What Is Par Value and Why You Should Care

A common question for those forming companies is how to deal with par value, which is understandable because it often does not bear a relationship to the actual value of the shares. Par value in most states, including Delaware, is a relic of their corporate statutes that typically comes into play in calculating franchise taxes and for lawyers giving legal opinions, and thankfully once set appropriately will never need to be dealt with again. So how does a start-up set it appropriately?

Like many states, in Delaware stock is ordinarily issued with a nominal par value (the Goodwin Procter Founder’s Workbench Document Driver uses $0.000001 per share) or no par value.

Delaware’s franchise taxes are calculated either using the “authorized shares method,” which assigns a set value to each share, or the “assumed par value capital method,” which takes into account the corporation’s assets. Issuing stock with no par value is tempting at first since, assuming the corporation has no value at the outset, there is no need to pay the corporation the par value for the stock when forming the corporation.

In addition, as long as there is only a modest number of shares authorized, the Delaware franchise taxes will also be reasonable by using the authorized shares method: for instance, for 5,000 authorized shares or less, the tax is $75. The trap for the unwary is that if there is no par value, one must use the authorized shares method and, when a corporation grows and increases the number of authorized shares, the authorized share method often results in a far greater franchise tax bill: for instance, if a corporation has 15 million authorized shares, which is not at all uncommon after an initial round of financing, the annual tax bill is $112,575!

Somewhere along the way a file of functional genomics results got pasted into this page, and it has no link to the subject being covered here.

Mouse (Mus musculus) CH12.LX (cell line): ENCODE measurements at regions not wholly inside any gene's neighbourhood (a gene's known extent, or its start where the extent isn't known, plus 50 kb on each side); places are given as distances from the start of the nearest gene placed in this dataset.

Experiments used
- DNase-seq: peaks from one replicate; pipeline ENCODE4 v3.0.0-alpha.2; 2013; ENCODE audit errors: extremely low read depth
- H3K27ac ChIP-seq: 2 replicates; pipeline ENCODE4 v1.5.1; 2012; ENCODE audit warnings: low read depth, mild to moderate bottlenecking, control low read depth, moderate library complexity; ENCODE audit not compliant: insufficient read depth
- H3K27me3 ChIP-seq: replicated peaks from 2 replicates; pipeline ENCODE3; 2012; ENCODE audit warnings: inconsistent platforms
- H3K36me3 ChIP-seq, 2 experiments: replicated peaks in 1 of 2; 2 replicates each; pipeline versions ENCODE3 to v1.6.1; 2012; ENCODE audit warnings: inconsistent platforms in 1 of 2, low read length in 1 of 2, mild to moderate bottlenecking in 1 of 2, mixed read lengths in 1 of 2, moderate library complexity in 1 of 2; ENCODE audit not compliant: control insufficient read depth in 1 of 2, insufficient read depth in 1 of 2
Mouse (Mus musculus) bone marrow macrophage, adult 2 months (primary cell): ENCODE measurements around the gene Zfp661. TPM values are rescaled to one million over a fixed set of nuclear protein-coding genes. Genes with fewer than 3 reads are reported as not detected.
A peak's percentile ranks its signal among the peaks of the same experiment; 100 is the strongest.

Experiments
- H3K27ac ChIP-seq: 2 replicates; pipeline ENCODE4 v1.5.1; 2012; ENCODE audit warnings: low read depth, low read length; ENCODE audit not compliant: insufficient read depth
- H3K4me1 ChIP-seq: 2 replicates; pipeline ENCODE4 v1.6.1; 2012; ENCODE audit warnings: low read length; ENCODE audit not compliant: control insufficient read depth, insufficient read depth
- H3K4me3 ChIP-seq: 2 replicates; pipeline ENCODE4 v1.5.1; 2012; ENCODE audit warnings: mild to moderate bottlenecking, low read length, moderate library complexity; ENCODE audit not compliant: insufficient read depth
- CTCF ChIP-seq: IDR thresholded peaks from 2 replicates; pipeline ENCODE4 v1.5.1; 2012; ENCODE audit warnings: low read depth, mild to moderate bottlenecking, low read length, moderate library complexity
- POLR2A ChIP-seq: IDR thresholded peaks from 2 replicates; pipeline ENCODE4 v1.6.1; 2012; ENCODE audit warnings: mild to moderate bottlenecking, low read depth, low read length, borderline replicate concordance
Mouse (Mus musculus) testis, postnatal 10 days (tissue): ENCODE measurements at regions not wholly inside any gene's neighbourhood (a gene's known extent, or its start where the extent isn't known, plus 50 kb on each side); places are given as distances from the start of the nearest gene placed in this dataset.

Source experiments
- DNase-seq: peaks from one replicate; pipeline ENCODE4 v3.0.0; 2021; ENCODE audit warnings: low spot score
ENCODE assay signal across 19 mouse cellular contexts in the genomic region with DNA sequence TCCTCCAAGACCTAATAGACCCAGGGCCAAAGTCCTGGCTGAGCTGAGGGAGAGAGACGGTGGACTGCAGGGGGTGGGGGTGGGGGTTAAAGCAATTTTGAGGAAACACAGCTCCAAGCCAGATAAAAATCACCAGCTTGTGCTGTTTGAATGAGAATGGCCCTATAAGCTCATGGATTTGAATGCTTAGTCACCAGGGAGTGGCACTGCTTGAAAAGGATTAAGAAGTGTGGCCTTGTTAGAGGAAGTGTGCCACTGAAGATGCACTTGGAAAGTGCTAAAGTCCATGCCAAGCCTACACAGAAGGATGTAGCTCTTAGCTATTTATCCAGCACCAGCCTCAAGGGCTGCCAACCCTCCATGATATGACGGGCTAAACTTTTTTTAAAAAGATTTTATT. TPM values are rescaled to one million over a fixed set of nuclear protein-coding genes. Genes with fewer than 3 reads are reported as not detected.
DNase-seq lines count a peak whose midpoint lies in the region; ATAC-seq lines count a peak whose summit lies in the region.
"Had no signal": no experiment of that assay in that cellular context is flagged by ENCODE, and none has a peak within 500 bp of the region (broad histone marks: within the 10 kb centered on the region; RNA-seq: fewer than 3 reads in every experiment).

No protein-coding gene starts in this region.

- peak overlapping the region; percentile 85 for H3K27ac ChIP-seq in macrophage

By comparison, that same Delaware corporation using a low par value of $0.000001 per share and the assumed par value method, with 15 million authorized shares, of which 5 million shares have been issued and with gross assets of $500,000, would have an annual tax bill of $700. Of course, the drawback to setting a par value is that when shares are initially issued at formation, founders must pay the corporation at least the par value per share, but this is a small price to pay to avoid a potentially large franchise tax bill in the future.

The Delaware Secretary of State’s website, which includes a special calculator, is fantastic at explaining the above and is  worth a look before setting up a corporation.

This post on Tax, and Start-up Issues was authored by Ryan Sansom.

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